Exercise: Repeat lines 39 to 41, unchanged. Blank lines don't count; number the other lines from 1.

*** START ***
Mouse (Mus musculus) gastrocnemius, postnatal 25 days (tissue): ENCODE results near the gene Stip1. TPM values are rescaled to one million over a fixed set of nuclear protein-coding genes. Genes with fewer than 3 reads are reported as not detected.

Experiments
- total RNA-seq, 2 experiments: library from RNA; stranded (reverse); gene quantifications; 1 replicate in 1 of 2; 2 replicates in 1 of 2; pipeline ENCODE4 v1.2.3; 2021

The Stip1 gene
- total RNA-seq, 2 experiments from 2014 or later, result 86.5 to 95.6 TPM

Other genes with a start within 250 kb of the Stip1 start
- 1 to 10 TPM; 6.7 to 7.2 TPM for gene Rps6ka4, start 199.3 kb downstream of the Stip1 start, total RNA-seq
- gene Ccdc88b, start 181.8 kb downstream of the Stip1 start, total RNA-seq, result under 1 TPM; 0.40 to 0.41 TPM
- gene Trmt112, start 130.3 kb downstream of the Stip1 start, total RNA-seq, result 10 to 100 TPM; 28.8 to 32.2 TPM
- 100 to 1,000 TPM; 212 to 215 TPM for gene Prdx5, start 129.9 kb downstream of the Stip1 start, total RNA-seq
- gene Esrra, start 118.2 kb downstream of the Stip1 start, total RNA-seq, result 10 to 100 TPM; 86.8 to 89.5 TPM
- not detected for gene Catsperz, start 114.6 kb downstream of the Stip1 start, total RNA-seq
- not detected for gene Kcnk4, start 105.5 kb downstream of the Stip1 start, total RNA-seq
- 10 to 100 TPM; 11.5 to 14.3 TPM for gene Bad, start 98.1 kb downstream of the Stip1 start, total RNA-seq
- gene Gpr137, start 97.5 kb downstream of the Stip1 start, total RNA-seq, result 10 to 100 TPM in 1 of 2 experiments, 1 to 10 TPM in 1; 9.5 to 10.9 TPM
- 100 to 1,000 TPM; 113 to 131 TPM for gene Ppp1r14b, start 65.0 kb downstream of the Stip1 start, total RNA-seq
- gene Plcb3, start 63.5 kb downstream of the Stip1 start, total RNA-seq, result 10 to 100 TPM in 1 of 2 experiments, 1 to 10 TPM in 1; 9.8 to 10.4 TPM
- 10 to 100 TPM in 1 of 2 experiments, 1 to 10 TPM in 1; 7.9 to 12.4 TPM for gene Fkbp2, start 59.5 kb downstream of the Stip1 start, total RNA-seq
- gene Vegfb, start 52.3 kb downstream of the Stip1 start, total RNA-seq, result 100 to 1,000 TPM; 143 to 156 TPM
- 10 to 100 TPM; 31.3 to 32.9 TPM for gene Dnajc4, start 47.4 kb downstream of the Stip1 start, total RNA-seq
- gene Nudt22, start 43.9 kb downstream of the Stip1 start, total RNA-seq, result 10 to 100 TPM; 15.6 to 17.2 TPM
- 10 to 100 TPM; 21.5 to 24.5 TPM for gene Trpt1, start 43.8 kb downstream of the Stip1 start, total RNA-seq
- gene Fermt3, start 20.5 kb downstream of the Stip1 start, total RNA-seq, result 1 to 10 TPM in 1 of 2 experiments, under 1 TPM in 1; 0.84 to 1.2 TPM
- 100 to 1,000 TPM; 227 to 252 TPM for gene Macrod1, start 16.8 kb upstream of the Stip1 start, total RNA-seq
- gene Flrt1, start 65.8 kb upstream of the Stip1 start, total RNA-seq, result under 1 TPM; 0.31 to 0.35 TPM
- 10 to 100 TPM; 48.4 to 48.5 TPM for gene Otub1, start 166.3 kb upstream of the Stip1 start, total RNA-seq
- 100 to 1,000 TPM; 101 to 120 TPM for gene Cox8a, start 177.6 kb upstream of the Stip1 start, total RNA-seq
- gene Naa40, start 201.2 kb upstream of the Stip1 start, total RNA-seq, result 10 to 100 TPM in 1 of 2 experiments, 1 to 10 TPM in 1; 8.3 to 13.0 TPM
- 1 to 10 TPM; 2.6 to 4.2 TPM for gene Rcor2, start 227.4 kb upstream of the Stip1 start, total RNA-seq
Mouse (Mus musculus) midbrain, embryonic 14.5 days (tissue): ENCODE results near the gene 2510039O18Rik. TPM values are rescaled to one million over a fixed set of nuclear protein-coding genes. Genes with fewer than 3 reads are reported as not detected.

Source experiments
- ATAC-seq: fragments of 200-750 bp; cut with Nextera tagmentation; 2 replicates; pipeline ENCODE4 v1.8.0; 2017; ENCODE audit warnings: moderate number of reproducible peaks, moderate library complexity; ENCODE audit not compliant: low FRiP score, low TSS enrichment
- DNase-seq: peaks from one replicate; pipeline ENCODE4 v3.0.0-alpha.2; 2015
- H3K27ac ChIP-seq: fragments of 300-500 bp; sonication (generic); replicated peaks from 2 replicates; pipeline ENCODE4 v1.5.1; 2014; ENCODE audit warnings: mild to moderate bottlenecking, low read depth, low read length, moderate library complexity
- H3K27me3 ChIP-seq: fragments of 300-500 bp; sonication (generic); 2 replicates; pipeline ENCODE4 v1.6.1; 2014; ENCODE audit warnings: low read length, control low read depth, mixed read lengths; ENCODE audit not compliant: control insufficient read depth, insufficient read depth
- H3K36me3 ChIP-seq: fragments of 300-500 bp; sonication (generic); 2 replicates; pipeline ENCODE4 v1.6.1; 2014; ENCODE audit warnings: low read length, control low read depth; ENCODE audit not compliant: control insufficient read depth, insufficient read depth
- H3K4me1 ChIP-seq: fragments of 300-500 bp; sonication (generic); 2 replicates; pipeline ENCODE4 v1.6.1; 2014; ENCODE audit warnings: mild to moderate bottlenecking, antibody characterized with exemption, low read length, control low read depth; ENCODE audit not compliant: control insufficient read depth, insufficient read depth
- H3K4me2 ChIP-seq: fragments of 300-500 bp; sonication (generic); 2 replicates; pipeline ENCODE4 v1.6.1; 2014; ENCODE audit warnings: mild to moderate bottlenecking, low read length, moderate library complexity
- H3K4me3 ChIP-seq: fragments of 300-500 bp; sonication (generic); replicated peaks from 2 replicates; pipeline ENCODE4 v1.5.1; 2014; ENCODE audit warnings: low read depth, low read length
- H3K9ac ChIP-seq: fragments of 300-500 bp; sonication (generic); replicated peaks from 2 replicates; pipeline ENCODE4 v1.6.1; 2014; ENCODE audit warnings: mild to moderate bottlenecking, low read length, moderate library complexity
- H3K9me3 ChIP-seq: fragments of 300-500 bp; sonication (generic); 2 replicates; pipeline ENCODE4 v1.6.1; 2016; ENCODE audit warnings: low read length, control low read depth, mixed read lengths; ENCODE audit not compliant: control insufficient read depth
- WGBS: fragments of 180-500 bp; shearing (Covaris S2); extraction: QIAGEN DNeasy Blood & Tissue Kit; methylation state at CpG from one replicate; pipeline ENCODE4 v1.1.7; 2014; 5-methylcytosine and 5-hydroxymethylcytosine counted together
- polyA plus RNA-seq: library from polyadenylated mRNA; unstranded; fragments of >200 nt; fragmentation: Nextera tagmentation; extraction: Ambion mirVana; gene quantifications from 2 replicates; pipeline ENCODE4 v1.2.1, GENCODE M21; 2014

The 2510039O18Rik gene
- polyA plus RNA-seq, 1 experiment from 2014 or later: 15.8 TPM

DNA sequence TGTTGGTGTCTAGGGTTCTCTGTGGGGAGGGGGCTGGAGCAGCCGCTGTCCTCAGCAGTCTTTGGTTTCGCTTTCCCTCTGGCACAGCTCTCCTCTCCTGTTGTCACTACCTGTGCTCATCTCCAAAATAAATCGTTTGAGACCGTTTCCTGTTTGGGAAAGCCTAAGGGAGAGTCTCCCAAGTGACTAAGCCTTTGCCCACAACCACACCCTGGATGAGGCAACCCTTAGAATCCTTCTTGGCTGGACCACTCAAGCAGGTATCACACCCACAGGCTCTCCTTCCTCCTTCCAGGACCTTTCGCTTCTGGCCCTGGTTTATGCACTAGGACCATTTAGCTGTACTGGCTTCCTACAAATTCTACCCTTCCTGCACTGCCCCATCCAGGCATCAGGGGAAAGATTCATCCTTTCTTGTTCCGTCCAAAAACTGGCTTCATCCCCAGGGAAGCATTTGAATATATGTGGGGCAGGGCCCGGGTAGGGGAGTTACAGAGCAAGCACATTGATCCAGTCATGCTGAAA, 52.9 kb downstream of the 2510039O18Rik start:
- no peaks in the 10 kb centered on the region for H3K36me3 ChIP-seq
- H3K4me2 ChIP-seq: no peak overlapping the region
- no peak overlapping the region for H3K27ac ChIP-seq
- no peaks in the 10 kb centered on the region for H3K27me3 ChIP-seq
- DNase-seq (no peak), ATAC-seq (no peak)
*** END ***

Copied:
- H3K4me3 ChIP-seq: fragments of 300-500 bp; sonication (generic); replicated peaks from 2 replicates; pipeline ENCODE4 v1.5.1; 2014; ENCODE audit warnings: low read depth, low read length
- H3K9ac ChIP-seq: fragments of 300-500 bp; sonication (generic); replicated peaks from 2 replicates; pipeline ENCODE4 v1.6.1; 2014; ENCODE audit warnings: mild to moderate bottlenecking, low read length, moderate library complexity
- H3K9me3 ChIP-seq: fragments of 300-500 bp; sonication (generic); 2 replicates; pipeline ENCODE4 v1.6.1; 2016; ENCODE audit warnings: low read length, control low read depth, mixed read lengths; ENCODE audit not compliant: control insufficient read depth